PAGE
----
Evaluating Your Voice
Due to the lack of physical presence, the teacher must find creative ways to properly evaluate your voice. Fortunately, there are several free tools available to help you work around these challenges. In fact, utilizing some of these items can provide even more accurate and measurable results in your progress:
- Vocal Profile Assessment: Instantly see and measure your relative skills as a singer
- Mirror: Get visual feedback in your expression (exterior muscle behaviors)
- Decibel meter: Monitor dynamics and control over volume/projection
- Metronome: Test and challenge sense of musical timing
- Frequency app: See exactly where you go sharp or flat in your performances
- Keyboard or piano app: Learn basic relationships of pitches and melodies
- Voice recorder: Occasionally playback your performances for self-assessment
- If there is a poor internet connection, the audio and video may skip or compromise in quality. This can make it difficult for your teacher to evaluate the details of your voice and frustrating for you to hear what your teacher is saying. Thankfully, this is a rare occurrence with modern technology! In extreme cases, most vocal coaches will accommodate by simply rescheduling or reimbursing the lesson altogether.
- Even with a great microphone and internet connection, a fine degree of quality is likely to be compromised in the singer’s tone or dynamics. However, a knowledgeable vocal coach can easily distinguish between a technological limitation and a vocal imbalance on part of the singer’s performance through audible and visual cues such as changes in your volume, diction, timing, expression, pitch or tone.
- Since the vocal instrument is hard-wired to the entire body, it can be beneficial for your teacher to see you from head to toe during a lesson. This may help them notice any subtle tensions or posture issues, as well as provide additional feedback to improve your overall storytelling in response to body language not visible on screen.
- One of the biggest advantages to online singing is being able to screen record the entire lesson and save it directly to your personal device for playback. Recorded lessons can be used to review details of an exercise and practice along with on the days leading to your next lesson. Plus, you are bound to catch something you may have missed during the session.
- Your teacher can quickly share links such as piano tracks or vocal exercises on YouTube during the lesson via chat section, messages or text. These guides can be used for warm ups and vocal training both during and in between lessons.
- Due to technological limitations (discussed in the next section), online lessons require a fresh take on how to guide a student through a vocal exercise without live accompaniment. A popular approach for experienced singers is to share an audio file for the student to vocalize along with by playing it on a second device. Alternatively, the teacher can demonstrate the exercise and ask you to echo it back in an acapella fashion (no accompaniment). This preferred method can be incredibly revealing and riddled with micro-challenges, which helps to improve your self-awareness as a vocalist. This process will accelerate the learning curve, forcing you to balance your voice in the same way one might learn how to ride a bike without using training wheels! Of course, all of this can be accomplished in an in-person lesson too, but I listed it here as this method is often overlooked and a silver lining to online training.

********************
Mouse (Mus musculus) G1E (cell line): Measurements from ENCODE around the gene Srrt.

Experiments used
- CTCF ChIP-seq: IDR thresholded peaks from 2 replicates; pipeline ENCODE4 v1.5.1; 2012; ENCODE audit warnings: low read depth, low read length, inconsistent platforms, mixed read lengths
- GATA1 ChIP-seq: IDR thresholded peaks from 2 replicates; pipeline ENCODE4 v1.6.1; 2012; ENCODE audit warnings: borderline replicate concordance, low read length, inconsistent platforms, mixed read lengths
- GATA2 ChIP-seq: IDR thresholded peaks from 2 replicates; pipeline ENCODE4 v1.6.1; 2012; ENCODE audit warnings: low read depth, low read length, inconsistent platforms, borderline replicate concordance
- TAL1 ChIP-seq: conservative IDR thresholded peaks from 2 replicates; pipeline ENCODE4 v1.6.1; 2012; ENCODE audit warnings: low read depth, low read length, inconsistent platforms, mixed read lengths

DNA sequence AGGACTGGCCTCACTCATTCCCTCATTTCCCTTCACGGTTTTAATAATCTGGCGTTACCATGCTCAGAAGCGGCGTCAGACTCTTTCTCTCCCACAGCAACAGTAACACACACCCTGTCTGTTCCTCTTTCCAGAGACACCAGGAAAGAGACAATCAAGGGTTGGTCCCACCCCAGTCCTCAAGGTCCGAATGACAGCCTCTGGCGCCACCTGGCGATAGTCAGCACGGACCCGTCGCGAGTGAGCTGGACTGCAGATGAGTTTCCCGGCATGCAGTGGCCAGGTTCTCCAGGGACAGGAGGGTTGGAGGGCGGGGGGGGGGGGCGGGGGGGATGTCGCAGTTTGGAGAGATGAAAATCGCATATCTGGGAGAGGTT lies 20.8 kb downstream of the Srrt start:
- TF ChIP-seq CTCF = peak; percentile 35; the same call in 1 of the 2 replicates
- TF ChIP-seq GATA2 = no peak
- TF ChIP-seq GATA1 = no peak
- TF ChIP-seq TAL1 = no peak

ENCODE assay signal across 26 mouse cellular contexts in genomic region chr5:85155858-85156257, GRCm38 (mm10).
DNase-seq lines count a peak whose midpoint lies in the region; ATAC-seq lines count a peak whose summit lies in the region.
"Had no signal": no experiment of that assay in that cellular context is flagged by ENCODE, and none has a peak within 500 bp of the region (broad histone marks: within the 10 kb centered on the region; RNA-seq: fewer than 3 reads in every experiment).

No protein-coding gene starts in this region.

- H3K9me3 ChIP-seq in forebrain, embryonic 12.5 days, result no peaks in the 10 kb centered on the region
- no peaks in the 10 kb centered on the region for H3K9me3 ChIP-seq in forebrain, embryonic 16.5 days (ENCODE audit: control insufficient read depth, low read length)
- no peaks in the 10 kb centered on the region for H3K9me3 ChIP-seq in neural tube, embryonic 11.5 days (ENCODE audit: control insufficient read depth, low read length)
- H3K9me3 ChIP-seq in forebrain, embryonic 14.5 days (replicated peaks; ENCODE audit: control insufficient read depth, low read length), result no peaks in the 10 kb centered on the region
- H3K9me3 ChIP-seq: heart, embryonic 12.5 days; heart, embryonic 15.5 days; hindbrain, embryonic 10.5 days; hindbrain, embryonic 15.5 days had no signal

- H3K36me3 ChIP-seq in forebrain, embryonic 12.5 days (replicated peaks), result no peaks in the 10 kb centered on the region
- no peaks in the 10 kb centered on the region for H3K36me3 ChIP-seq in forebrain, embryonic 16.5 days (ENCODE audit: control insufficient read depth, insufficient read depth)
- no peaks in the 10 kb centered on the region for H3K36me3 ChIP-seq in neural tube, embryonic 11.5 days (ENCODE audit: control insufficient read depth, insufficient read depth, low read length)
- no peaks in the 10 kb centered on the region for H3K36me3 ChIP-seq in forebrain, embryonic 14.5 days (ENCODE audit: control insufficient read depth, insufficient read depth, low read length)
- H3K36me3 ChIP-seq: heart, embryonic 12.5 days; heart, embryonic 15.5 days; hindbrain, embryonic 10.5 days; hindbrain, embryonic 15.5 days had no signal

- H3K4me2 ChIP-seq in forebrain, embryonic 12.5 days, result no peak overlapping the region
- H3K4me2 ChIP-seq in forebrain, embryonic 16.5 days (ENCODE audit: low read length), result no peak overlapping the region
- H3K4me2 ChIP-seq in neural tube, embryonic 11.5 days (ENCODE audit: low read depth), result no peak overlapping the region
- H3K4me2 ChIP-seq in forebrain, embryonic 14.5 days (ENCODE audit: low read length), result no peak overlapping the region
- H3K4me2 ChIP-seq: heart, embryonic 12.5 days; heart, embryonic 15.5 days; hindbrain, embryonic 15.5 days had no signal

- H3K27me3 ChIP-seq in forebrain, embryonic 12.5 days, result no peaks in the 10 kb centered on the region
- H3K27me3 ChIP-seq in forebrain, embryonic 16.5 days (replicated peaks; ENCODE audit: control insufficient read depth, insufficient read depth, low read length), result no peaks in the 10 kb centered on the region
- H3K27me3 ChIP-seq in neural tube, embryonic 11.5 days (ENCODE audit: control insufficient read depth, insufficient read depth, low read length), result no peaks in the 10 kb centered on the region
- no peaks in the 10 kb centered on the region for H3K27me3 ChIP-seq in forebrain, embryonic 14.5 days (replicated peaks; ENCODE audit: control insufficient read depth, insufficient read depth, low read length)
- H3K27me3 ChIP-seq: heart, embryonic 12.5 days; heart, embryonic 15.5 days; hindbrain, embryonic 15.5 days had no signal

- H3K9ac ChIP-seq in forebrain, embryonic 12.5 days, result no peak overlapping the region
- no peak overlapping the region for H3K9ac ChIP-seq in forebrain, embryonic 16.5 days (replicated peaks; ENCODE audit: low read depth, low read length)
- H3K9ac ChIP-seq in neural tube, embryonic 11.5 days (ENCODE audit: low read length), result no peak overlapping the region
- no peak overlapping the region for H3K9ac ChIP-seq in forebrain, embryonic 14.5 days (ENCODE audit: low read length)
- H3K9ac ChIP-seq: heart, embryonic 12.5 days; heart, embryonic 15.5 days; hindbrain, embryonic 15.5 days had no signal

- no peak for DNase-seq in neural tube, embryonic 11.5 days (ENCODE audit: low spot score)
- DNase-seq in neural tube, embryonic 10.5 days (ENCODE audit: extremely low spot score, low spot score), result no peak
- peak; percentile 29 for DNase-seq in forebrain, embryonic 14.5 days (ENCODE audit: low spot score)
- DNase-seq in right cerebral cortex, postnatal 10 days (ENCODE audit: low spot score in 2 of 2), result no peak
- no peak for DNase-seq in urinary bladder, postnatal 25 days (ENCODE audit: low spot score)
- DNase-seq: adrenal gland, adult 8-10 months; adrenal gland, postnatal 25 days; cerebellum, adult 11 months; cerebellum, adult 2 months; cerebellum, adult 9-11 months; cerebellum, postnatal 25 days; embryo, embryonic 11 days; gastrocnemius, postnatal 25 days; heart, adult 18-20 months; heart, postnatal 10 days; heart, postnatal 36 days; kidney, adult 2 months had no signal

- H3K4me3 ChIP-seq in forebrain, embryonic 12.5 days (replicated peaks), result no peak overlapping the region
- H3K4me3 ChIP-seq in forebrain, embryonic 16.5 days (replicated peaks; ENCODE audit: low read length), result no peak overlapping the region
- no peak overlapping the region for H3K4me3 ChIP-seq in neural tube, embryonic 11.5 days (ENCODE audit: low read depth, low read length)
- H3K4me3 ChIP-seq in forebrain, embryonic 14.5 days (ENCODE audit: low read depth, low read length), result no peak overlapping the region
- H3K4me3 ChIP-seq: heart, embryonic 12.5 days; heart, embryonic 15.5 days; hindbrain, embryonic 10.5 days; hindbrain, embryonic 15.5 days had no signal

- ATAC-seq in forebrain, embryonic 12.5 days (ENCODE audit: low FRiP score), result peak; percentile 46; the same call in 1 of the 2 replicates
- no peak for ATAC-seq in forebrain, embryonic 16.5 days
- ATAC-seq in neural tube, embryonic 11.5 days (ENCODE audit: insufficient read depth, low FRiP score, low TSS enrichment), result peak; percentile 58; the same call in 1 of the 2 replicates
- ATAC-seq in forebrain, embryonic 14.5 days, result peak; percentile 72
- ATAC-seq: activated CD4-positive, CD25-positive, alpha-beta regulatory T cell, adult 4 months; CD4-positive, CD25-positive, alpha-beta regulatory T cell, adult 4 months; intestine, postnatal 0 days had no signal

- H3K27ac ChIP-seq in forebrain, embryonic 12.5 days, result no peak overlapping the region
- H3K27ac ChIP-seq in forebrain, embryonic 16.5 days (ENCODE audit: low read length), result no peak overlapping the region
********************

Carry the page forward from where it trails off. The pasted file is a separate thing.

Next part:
- Most home setups and online platforms do not allow for simultaneous audio. This means that an online teacher would not be able to play a scale on the piano and hear you vocalize at the same time. As a result, it can be challenging for you, and sometimes your teacher, to determine how accurate your pitch and functional vocal range is through traditional methods.
- Not having to physically go to a teacher’s vocal studio means you will need to find a private space during your lesson time in order to minimize distraction and ease self-consciousness. It’s rather difficult to ‘let go’ and be vulnerable in your training if you are worried whether or not a neighbor can hear you or what a family member may be thinking in the other room! For these reasons, it is ideal to find or create an environment that will allow you to take risks and explore freely. Over the years I have worked with students taking their lesson from their car parked in the middle of a large parking lot, snuggled in the corner of their parents coat closet, in the bedroom or garage away from their siblings, in a nearby park, in the break room at work, in the stairwell of a hospital, in the green room just before going on stage, in the practice room at a University, on a hiking trail while walking their dogs, in the bathroom at a hotel, in the bunk bed of a tour bus… the list goes on and on! The point is, you may have to get creative to get some privacy. but it will be worth the effort.